Sister and brother Allison and Jaden Rockwell warm up before opening the 2014 Battle of the Bands Wednesday evening at the Appalachian Fair. (Photos by Max Hrenda/Johnson City Press)
As Allison and Jaden Rockwell were warming up for their set, they looked at their competition and realized they were the youngest musicians on and around the stage.
Allison and Jaden, the brother-and-sister members of Just Bcuz Music, were the opening act for the second annual Battle of the Bands competition held at the Appalachian Fair’s museum stage on Wednesday evening.
The Church Hill-based Just Bcuz Music was one of six bands, all of which heralded from Northeast Tennessee, to compete in Wednesday’s competition. Despite their age difference, Allison said she and her brother weren’t intimidated by the competition.
“They’re all adults, and we’re the only kid bands in this,” she said. “We’re not cocky, but we’ve got confidence. And we gave it our all.”
The competition itself was organized by Melissa Brock, one of the fair’s 30 directors, who admitted that, for her, the contest is one of the fair’s more pleasurable experiences.
“I’m a huge music fan,” Brock said. “I’ve got to meet a lot of people are read the bios on all the different musicians that are in the competition. It’s been wonderful to get to know all these people, and get a chance to hear what’s going on with them, musically.”
As a music fan, Brock said it was also rewarding to award one group of musicians with the competition’s grand prize, $500 and a three-song demo that will be recorded and paid for by the Boones Creek-based recording studio, The Sound Asylum. For Sound Asylum co-owner Troy Whitson, the $1,500 total cost to his business is well worth the prospect of helping local musicians spread their sound.
“That’s really what we’re about at The Sound Asylum,” Whitson said. “We are a business that records a lot of the local bands in the area. We want to support them, get them out and get people to see them.”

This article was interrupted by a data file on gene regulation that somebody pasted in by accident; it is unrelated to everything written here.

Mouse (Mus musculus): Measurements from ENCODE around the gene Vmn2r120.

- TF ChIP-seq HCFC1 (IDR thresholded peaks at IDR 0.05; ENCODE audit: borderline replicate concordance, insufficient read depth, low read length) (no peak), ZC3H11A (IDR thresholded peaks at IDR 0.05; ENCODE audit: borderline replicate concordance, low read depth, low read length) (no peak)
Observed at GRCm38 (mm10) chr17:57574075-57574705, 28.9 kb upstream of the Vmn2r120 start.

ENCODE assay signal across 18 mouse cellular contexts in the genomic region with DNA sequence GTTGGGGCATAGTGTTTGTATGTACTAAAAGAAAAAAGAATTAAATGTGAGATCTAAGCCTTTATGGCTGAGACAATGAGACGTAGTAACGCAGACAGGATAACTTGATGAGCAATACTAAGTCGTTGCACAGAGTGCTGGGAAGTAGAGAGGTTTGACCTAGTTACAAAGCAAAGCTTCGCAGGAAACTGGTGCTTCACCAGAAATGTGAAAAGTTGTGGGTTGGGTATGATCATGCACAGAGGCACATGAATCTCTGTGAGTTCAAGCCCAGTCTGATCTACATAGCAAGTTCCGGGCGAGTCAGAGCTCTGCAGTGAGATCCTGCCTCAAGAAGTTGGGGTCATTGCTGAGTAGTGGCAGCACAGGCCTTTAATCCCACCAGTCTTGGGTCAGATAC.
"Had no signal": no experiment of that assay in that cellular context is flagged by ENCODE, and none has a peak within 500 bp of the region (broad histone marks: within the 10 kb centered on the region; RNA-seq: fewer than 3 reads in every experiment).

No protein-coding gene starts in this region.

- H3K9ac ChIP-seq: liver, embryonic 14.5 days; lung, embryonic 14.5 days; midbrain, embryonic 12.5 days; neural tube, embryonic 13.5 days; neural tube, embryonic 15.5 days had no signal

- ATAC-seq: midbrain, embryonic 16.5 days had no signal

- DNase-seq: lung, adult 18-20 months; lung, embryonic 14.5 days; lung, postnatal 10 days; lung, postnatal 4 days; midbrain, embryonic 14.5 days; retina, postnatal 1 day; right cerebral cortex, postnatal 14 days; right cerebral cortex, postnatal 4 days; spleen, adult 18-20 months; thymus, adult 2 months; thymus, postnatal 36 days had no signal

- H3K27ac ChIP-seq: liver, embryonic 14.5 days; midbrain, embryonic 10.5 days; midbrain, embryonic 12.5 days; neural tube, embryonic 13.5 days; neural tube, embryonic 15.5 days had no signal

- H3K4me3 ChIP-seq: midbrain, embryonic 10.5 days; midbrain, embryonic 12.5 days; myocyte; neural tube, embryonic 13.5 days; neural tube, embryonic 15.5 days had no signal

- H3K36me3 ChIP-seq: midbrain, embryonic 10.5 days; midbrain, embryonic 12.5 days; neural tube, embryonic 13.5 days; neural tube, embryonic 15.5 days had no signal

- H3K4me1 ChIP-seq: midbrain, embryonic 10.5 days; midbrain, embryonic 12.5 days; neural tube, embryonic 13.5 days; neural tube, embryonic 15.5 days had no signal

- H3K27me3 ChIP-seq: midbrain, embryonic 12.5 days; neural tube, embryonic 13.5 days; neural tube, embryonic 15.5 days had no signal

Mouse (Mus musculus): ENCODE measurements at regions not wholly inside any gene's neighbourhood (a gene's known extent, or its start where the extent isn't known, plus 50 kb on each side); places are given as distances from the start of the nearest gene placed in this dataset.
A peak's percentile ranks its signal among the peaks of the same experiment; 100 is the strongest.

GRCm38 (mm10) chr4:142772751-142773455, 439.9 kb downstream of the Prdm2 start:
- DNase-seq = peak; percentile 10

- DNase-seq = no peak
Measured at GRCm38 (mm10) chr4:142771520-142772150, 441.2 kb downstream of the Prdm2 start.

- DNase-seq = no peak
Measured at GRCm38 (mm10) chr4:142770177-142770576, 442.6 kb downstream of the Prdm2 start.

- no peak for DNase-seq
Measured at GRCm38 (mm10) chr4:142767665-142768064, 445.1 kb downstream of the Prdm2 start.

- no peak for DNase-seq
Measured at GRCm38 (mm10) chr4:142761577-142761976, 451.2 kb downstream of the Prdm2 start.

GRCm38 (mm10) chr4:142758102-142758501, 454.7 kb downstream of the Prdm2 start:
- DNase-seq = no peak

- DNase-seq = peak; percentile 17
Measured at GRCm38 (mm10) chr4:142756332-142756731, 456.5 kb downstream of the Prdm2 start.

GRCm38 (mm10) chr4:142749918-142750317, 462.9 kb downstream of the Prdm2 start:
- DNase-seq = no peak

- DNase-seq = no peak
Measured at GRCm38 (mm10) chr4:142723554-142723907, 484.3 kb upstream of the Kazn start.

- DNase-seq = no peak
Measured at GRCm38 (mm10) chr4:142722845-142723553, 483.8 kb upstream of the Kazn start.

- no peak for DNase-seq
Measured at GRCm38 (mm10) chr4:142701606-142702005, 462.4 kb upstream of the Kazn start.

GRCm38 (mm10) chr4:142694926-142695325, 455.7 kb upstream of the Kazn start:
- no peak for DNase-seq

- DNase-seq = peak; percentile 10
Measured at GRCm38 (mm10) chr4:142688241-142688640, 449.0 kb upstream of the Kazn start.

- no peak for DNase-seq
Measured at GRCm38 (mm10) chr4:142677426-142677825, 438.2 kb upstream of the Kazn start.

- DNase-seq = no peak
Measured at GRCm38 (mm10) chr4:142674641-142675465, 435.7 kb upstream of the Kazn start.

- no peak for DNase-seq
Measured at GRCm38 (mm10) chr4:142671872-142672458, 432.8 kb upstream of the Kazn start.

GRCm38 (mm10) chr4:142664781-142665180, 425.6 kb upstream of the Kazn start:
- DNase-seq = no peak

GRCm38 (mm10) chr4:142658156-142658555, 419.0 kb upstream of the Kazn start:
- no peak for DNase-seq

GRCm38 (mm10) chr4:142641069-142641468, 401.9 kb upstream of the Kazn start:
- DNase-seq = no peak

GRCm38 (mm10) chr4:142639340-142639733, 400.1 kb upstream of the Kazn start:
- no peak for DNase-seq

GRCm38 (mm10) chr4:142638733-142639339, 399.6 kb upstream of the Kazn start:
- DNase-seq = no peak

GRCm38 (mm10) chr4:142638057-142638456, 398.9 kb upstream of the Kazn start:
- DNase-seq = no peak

To win The Sound Asylum’s grand prize, however, bands had to do more than herald from the region. To come away victorious, bands were judged on appearance, originality, showmanship, skill, their overall performance and crowd response.
Crowd response would prove to be a hurdle, however, because of weather conditions. While the contest was originally slated to begin at 7 p.m., the threat of storms caused organizers to rethink that time and begin 22 minutes early, while a majority of the 750 available seats were empty. Despite the early start, and threat of rain, Allison said she and her brother were prepared to perform.
“I was psyched, pumped up and ... had a fun time,” Allison said. “Who cares if it rains? I was ready to go.”
Just Bcuz Music covered three songs during their set from artists Janis Joplin, Ben E. King and Lynyrd Skynyrd, in country stylings. In addition to country, according to musician Mark Holloway, the competition offered different variations on several genres.
“You’ve got hard rock, sweet country, hard country and regular rock,” Holloway said. “It’s a good group and I think it will be a really good competition.”
Holloway added, however, that his band, Southern Rebellion, for which he plays harmonica, doesn’t fall into any of those categories.
“(We’re) hard-driving country,” he said. “It’s country with some kick.”
Ultimately, Southern Rebellion was able to “kick” its performance into high gear, and walked away with the evening’s grand prize.
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